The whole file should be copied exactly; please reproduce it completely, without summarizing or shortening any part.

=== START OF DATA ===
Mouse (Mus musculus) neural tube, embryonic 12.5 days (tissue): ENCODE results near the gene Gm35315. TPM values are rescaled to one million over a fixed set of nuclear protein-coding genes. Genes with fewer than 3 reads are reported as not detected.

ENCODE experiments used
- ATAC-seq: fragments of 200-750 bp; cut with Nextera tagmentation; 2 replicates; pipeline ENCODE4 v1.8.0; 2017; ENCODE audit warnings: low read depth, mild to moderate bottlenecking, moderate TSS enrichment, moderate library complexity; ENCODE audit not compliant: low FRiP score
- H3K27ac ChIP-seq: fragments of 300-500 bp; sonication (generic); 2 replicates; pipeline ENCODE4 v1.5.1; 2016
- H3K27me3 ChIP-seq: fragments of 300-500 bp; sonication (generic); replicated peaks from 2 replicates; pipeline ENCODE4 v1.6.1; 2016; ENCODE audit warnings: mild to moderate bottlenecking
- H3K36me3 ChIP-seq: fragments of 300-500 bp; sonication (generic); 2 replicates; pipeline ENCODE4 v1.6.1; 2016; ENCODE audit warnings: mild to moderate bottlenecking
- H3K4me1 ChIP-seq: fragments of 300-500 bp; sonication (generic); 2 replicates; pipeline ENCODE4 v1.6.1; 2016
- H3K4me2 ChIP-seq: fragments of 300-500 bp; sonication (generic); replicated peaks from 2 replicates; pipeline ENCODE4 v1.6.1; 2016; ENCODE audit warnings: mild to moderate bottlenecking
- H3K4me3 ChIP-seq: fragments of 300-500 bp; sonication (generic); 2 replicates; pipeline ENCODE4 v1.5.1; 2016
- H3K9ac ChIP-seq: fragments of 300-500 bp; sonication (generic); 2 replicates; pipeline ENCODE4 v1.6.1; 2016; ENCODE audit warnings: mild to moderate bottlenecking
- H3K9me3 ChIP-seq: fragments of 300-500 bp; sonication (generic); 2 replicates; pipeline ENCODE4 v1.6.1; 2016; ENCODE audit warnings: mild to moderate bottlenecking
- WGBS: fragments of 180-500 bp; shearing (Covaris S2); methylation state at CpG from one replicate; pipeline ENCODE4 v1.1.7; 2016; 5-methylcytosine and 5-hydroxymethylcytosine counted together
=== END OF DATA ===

Mouse (Mus musculus) neural tube, embryonic 12.5 days (tissue): ENCODE results near the gene Gm35315. TPM values are rescaled to one million over a fixed set of nuclear protein-coding genes. Genes with fewer than 3 reads are reported as not detected.

ENCODE experiments used
- ATAC-seq: fragments of 200-750 bp; cut with Nextera tagmentation; 2 replicates; pipeline ENCODE4 v1.8.0; 2017; ENCODE audit warnings: low read depth, mild to moderate bottlenecking, moderate TSS enrichment, moderate library complexity; ENCODE audit not compliant: low FRiP score
- H3K27ac ChIP-seq: fragments of 300-500 bp; sonication (generic); 2 replicates; pipeline ENCODE4 v1.5.1; 2016
- H3K27me3 ChIP-seq: fragments of 300-500 bp; sonication (generic); replicated peaks from 2 replicates; pipeline ENCODE4 v1.6.1; 2016; ENCODE audit warnings: mild to moderate bottlenecking
- H3K36me3 ChIP-seq: fragments of 300-500 bp; sonication (generic); 2 replicates; pipeline ENCODE4 v1.6.1; 2016; ENCODE audit warnings: mild to moderate bottlenecking
- H3K4me1 ChIP-seq: fragments of 300-500 bp; sonication (generic); 2 replicates; pipeline ENCODE4 v1.6.1; 2016
- H3K4me2 ChIP-seq: fragments of 300-500 bp; sonication (generic); replicated peaks from 2 replicates; pipeline ENCODE4 v1.6.1; 2016; ENCODE audit warnings: mild to moderate bottlenecking
- H3K4me3 ChIP-seq: fragments of 300-500 bp; sonication (generic); 2 replicates; pipeline ENCODE4 v1.5.1; 2016
- H3K9ac ChIP-seq: fragments of 300-500 bp; sonication (generic); 2 replicates; pipeline ENCODE4 v1.6.1; 2016; ENCODE audit warnings: mild to moderate bottlenecking
- H3K9me3 ChIP-seq: fragments of 300-500 bp; sonication (generic); 2 replicates; pipeline ENCODE4 v1.6.1; 2016; ENCODE audit warnings: mild to moderate bottlenecking
- WGBS: fragments of 180-500 bp; shearing (Covaris S2); methylation state at CpG from one replicate; pipeline ENCODE4 v1.1.7; 2016; 5-methylcytosine and 5-hydroxymethylcytosine counted together